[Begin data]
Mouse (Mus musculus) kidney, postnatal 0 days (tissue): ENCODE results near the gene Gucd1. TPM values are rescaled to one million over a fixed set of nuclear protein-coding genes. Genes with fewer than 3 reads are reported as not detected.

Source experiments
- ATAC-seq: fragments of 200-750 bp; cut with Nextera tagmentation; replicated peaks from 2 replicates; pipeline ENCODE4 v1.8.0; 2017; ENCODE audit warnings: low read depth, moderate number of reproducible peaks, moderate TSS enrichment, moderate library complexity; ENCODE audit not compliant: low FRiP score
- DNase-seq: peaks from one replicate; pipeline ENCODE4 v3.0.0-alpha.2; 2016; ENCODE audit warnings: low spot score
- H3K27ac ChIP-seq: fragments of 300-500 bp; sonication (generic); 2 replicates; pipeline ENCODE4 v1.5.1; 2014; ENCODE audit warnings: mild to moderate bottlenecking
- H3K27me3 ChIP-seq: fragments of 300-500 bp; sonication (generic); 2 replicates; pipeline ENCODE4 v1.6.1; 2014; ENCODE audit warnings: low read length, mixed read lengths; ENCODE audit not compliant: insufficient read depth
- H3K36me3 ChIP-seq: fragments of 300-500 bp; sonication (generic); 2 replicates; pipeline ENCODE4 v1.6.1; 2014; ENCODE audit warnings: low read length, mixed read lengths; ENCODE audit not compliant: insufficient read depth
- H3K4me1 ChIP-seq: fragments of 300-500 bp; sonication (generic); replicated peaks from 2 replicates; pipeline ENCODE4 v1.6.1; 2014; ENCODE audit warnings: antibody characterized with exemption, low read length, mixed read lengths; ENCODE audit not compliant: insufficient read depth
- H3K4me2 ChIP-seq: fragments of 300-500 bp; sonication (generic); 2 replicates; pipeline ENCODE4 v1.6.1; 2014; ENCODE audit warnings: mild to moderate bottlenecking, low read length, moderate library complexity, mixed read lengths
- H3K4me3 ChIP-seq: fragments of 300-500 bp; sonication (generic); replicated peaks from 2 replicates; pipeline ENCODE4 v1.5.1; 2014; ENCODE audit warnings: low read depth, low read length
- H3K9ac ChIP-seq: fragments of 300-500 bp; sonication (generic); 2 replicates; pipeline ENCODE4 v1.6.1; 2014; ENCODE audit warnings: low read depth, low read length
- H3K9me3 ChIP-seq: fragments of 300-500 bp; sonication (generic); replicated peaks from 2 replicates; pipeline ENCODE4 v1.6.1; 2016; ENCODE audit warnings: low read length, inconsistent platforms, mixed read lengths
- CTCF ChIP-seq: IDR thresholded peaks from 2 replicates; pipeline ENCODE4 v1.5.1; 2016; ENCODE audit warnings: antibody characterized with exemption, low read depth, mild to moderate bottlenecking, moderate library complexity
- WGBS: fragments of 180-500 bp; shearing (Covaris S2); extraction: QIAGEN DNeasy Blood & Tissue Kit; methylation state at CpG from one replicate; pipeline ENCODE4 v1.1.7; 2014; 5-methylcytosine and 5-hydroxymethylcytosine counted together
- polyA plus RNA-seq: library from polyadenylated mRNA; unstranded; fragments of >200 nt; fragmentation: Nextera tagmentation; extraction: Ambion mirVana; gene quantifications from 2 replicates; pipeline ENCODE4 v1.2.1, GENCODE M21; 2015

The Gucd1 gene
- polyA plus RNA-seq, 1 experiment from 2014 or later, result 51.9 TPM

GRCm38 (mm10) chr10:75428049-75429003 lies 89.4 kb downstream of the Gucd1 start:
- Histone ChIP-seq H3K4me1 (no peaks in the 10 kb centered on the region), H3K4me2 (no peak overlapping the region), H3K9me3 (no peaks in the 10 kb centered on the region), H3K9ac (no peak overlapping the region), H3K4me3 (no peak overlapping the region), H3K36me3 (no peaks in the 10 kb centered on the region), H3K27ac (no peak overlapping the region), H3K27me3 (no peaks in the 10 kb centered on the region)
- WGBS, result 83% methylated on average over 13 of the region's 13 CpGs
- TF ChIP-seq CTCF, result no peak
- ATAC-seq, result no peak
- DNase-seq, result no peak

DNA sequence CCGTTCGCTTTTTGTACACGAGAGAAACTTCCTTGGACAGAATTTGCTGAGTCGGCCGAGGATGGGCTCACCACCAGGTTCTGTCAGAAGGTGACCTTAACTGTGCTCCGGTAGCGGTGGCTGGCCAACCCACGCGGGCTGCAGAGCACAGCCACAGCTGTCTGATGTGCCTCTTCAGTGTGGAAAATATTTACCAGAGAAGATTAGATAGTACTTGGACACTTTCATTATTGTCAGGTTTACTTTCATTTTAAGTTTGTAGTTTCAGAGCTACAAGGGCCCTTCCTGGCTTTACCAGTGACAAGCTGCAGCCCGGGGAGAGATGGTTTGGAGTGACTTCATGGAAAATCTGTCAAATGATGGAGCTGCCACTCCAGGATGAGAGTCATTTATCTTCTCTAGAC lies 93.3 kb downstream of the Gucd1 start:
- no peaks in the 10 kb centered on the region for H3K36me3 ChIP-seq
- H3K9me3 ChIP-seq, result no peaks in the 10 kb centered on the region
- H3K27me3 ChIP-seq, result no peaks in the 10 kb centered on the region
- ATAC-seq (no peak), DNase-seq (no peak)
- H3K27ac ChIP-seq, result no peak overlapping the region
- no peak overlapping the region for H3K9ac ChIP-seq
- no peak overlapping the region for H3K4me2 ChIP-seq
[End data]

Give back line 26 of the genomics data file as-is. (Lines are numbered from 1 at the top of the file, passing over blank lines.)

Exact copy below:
- H3K9me3 ChIP-seq, result no peaks in the 10 kb centered on the region